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Prius c: Hybrid is among hottest-selling small cars in years

Discussion in 'Prius, Hybrid, EV and Alt-Fuel News' started by Rybold, Mar 30, 2012.

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  1. Rybold

    Rybold globally warmed member

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    Keep reading more: Prius c: Hybrid is among hottest-selling small cars in years - latimes.com

    [​IMG]
    source: article above
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  2. Erikon

    Erikon Active Member

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    Toyota hit a sweet spot with pricing, styling and FE with the C! Hopefully they can ramp up production to take advantage of it!
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  3. spwolf

    spwolf Senior Member

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    if the gas prices continue to climb.....
    .... looking at nationwide stock numbers, there are 30% less Prius models in stock than last month, Despite increased shipments.
  4. Keiichi

    Keiichi Active Member

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    I wonder about also the stocks of the other Hybrid/EV based cars if they also have sharply gone down in the last couple of days. Price aside, it would, at least, give an indication of the general 'feeling' about the gas price levels.
  5. 2sk21

    2sk21 Member

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    Thinking about the Prius c cutting into the sales of other Toyota products - I would say that this is a good thing. At least the customer stays with Toyota. I was just reading some of Clay Christiansen works and he makes a good point that its better to disrupt your own products than to allow a competitor to do it.
  6. Keiichi

    Keiichi Active Member

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    Well, I wouldn't call it 'disrupting'... But definitely 'shifting' your paradigm. In the long term, you aren't going to win over people with a product that people aren't going to be 100% sold with. And the other product would work, but not at the price point you are trying to sell for.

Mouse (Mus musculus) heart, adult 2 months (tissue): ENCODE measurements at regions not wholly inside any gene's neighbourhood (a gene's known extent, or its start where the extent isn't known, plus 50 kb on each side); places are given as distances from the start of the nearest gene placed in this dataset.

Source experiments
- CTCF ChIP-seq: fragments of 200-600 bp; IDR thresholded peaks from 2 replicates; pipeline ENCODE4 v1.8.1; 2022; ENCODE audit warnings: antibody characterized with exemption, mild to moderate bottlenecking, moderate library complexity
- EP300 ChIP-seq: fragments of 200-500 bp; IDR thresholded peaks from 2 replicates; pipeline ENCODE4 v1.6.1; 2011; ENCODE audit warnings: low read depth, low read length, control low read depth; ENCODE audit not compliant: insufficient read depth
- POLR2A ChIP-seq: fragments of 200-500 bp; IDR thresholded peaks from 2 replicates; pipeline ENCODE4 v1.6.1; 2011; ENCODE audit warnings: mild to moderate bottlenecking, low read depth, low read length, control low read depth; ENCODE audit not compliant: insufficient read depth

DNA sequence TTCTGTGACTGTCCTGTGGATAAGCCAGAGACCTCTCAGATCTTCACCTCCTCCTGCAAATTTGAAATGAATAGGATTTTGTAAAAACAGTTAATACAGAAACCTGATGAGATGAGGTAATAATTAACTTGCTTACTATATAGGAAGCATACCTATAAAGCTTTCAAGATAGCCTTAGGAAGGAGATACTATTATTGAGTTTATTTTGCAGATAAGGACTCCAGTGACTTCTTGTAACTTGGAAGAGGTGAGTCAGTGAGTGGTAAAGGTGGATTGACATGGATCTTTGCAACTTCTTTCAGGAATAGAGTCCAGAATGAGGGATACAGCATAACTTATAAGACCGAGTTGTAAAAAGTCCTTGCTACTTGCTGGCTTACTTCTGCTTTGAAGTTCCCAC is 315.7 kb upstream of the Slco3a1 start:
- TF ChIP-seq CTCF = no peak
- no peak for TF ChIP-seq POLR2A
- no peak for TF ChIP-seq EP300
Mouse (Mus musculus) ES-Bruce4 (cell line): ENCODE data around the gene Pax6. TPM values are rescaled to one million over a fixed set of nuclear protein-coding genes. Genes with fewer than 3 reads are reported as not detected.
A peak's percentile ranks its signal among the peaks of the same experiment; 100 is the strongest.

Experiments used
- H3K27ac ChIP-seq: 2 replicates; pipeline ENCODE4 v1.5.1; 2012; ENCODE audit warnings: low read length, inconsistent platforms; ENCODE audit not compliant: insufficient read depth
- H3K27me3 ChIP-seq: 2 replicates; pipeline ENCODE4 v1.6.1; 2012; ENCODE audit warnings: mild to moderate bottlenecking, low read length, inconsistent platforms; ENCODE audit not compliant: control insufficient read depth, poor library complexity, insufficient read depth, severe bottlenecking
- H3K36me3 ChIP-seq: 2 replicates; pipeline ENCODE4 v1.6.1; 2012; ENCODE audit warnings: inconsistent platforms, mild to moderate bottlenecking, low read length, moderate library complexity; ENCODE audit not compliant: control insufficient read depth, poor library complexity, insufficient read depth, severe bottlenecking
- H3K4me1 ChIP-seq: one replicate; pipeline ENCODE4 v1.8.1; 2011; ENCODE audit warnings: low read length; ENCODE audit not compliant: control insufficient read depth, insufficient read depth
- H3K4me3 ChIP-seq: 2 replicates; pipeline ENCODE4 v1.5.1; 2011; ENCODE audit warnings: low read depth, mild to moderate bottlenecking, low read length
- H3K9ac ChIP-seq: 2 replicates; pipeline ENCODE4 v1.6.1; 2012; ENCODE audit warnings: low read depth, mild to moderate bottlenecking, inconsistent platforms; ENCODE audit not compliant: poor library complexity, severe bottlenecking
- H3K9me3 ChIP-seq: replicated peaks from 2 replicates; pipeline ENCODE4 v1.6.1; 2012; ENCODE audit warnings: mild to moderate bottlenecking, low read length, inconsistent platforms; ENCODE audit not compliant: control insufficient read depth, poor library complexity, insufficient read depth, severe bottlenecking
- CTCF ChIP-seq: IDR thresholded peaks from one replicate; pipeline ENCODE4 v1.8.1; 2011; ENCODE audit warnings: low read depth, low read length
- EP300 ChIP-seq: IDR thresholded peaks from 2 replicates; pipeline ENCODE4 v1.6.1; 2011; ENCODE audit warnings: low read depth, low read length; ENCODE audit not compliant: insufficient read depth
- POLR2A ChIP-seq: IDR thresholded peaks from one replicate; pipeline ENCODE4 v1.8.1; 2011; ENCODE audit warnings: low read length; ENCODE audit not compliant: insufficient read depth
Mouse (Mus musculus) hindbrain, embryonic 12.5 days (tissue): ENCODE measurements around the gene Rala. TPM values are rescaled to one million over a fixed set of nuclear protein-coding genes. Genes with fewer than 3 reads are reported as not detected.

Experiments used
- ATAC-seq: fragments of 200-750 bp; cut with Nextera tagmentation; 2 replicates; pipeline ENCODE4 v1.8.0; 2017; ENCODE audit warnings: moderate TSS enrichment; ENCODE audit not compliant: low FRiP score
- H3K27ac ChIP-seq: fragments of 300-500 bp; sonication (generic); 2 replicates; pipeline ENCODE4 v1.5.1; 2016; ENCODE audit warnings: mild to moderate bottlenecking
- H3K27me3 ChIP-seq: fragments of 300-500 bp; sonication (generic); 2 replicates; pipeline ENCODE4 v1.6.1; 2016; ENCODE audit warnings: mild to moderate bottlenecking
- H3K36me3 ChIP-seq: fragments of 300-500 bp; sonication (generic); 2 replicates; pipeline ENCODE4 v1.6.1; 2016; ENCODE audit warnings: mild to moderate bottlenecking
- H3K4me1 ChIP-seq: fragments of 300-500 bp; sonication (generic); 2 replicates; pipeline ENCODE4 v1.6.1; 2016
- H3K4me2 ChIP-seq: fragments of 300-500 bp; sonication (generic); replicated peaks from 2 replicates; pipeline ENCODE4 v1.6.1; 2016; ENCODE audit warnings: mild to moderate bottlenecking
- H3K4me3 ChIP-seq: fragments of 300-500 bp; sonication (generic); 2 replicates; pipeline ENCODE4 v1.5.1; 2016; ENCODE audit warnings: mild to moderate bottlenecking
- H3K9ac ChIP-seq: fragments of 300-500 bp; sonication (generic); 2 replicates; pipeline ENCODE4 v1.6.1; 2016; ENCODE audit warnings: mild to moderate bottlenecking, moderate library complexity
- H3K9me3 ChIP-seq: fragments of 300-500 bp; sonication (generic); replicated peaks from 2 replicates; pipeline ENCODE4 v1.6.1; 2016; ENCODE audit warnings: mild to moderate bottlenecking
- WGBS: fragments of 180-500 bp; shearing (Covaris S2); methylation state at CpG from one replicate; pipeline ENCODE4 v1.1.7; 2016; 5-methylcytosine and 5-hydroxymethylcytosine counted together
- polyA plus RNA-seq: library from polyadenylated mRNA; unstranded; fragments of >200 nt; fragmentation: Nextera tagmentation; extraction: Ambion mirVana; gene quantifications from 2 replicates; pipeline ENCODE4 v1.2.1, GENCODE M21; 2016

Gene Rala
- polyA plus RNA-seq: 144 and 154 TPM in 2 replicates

In one company, I know they tried to sell their 'higher cost' item at a lower price point to get more sales. My only problem with it, is that you are selling product named 'A' at one Price point... Now you want to sell product named 'A' at 1/4 of the price point you set. Not only is that a bad idea, but it is basically telling your customers who bought at the earlier price point, "Oh, by the way, thanks for the money, suckers..." To me, that doesn't instill 'brand loyalty'. While, yes, you will be eventually lowering a price of the product as time goes by, going from 100% to 25% of the price in like 2 months is not a way to make previous buyers feel the 'love'.

    What Toyota did here, though is within reason, phasing out one of their products with another product, even though, when you look at it, it may seem like a 'rebranding' or a renaming, to me it is more of a paradigm shift and making sure people who bought something of theirs doesn't get the impression that the change or hardware shift isn't like saying, "Ha, thanks for your money, you bought too soon because we had this new version of this product that has everything you bought, but standard and at a lower price."